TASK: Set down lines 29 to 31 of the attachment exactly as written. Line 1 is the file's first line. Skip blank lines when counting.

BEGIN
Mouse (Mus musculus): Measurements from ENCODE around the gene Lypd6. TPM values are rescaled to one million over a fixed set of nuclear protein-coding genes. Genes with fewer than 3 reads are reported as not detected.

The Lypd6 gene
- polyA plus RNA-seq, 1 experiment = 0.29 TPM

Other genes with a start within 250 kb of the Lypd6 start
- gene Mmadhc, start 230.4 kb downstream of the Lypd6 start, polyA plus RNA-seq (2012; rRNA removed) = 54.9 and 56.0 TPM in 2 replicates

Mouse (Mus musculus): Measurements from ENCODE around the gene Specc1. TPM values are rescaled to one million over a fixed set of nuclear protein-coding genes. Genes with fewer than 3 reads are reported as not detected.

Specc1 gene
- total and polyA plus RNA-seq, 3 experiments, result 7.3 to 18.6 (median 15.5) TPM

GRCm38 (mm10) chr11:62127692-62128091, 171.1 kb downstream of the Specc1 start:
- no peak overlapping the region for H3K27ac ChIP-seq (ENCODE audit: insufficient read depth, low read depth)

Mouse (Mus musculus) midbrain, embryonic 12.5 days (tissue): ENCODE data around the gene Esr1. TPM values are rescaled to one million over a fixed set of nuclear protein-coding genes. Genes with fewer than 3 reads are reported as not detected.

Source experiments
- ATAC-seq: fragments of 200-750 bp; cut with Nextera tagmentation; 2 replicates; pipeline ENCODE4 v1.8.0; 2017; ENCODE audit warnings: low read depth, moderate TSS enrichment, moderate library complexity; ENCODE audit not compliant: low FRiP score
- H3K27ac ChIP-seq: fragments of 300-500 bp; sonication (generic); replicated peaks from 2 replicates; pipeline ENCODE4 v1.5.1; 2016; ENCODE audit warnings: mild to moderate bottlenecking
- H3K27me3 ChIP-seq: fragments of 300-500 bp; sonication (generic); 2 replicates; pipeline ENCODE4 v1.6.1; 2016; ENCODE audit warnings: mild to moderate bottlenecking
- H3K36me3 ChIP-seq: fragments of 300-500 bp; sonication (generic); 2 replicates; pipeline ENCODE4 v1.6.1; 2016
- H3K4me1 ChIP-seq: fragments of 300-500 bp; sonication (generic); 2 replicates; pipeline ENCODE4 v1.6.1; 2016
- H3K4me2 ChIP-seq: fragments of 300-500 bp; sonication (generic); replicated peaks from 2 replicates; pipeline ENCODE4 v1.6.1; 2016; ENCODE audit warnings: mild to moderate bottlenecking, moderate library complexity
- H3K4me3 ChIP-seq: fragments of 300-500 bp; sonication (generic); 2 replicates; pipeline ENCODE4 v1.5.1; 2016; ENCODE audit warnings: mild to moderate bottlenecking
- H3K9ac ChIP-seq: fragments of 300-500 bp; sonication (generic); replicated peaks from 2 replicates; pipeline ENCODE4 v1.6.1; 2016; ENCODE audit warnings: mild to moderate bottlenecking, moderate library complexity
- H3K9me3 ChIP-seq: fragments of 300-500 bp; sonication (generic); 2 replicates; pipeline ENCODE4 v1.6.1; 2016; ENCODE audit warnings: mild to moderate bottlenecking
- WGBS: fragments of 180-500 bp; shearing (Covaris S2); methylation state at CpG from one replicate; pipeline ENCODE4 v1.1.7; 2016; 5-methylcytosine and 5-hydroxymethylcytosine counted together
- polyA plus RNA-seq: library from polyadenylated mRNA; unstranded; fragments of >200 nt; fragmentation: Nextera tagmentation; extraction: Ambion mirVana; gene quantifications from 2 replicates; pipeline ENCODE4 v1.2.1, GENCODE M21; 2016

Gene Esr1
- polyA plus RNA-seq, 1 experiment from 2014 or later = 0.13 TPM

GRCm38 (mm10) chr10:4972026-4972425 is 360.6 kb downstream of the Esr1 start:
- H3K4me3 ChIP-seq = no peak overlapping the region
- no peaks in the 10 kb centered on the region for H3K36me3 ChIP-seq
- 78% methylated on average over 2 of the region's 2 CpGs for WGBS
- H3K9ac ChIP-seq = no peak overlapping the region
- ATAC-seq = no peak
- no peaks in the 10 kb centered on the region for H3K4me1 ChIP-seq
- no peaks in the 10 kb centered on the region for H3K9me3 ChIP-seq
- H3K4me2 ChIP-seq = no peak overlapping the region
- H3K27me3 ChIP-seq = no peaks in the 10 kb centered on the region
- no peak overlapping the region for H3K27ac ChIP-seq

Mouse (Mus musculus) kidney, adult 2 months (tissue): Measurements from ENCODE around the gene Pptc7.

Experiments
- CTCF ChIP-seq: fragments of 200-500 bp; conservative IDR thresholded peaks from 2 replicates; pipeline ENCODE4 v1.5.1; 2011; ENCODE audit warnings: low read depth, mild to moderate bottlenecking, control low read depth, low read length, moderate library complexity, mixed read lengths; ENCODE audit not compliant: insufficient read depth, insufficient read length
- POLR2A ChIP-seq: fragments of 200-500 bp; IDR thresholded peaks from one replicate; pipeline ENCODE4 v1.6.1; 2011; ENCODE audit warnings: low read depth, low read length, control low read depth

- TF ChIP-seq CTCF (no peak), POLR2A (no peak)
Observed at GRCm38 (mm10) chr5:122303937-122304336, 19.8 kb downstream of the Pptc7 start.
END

- 78% methylated on average over 2 of the region's 2 CpGs for WGBS
- H3K9ac ChIP-seq = no peak overlapping the region
- ATAC-seq = no peak